WHO Regions Collaborate to Improve Health Care Response to Violence Against Women
World Health Organization (WHO) regional offices for Europe and the Eastern Mediterranean have embarked on a joint initiative to improve the skills of health-care professionals who care for women survivors of physical and/or sexual violence.
In the WHO European Region alone, 1 in 4 women between the ages of 15 and 49 have experienced physical and/or sexual intimate partner violence or non-partner sexual violence or both in their lifetime.
According to a statement from WHO, women and girls globally face different forms of violence, including domestic abuse, rape, sexual violence, emotional/psychological abuse, and trafficking. Such violence is rooted in gender inequalities and discrimination within societal structures.
Health-care professionals are often the first responders to violence against women and are frequently asked to meet the immediate emotional/psychological and physical health needs, and ongoing safety, support, and mental health needs, of women survivors.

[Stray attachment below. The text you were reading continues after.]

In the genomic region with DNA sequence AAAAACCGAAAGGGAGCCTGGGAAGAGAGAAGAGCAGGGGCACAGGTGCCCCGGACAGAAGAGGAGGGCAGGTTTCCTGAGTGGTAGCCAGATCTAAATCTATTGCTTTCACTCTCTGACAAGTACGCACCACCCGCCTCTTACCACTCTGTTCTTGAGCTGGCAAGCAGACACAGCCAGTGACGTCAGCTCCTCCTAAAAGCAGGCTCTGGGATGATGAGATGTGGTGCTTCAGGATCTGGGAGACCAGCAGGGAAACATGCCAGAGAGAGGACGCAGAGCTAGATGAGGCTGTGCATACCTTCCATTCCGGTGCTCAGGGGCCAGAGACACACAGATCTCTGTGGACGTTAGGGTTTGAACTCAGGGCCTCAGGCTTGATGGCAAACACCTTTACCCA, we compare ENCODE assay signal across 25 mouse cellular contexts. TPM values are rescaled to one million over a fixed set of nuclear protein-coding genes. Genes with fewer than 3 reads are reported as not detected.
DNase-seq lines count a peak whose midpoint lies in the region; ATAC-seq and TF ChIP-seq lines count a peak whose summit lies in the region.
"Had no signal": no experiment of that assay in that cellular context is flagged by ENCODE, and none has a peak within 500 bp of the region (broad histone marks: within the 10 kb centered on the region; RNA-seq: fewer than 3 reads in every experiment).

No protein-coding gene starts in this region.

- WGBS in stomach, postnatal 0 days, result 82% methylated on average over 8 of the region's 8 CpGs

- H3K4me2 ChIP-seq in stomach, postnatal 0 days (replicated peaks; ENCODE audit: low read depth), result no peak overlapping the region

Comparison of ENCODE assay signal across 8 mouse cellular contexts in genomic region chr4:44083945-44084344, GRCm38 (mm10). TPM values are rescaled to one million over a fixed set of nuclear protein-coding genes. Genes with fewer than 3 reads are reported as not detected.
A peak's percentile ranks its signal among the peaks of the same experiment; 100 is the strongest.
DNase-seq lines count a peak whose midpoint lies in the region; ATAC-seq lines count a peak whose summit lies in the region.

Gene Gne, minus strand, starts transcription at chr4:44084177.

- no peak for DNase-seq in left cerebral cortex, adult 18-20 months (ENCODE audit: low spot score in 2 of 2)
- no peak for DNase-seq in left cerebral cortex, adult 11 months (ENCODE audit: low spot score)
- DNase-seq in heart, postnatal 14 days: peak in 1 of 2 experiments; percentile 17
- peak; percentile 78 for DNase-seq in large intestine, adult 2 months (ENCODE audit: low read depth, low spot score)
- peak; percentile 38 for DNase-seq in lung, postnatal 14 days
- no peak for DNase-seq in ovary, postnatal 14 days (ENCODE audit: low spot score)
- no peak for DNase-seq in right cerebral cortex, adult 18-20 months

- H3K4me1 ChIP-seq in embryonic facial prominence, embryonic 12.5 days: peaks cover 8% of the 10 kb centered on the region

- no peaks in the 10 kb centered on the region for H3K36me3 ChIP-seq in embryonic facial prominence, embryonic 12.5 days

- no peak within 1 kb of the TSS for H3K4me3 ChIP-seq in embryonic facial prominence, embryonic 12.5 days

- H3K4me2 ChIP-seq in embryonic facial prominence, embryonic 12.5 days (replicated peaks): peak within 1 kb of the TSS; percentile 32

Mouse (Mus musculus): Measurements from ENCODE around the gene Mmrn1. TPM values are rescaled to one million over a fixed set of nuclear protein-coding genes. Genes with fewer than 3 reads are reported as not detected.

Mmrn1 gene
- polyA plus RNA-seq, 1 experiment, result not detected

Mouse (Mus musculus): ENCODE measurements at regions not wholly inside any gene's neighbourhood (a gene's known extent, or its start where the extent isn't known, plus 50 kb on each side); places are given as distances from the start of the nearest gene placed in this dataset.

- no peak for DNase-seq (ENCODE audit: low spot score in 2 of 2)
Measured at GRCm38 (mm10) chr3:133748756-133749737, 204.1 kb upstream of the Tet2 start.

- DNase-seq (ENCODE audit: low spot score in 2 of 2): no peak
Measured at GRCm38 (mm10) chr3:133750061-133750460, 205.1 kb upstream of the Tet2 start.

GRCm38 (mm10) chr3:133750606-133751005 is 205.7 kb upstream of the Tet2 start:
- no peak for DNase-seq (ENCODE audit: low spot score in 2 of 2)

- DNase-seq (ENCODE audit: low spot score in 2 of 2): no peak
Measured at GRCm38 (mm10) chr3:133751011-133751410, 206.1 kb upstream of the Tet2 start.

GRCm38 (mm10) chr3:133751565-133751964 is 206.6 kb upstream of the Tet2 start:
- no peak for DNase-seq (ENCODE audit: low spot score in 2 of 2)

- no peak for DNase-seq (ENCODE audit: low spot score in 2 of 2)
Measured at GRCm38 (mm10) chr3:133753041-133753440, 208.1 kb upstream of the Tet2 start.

This “training of trainers” aimed to provide practical, hands-on skills to health facility managers, ministry of health officials, civil society representatives, and non-profit organizations who are responsible for the training of health-care staff.
Held in Tunis, Tunisia, last year, the training drew on existing WHO tools and guidance to empower health-care professionals from 12 countries across the 2 regions when responding to all forms of violence against women.
According to the WHO, violence against women has deep, long-lasting effects on survivors. It also hinders societal and economic progress, resulting in a loss of human capital and reduced quality of life. Humanitarian and health crises further exacerbate these issues, introducing new dimensions of violence.
Anna Rita Ronzoni, Technical Officer for gender-based violence in emergencies with WHO in the Eastern European Region said, ‘Despite the many challenges affecting the Eastern Mediterranean Region, hosting this training in Tunis has been instrumental to advocate for a sustainable approach to the health system response to gender-based violence.’
The initiative was based on ‘Strengthening health systems to respond to women subjected to intimate partner violence or sexual violence: a manual for health managers,’ a comprehensive resource that provides key insights and strategies for health-care professionals.
The manual provides operational “how to” guidance to health managers for designing and planning services to meet the immediate emotional/psychological and physical health needs, and the ongoing safety, support, and mental health needs, of women who have been subjected to violence. It offers easy steps, practical tips, and job aids to help plan and manage services.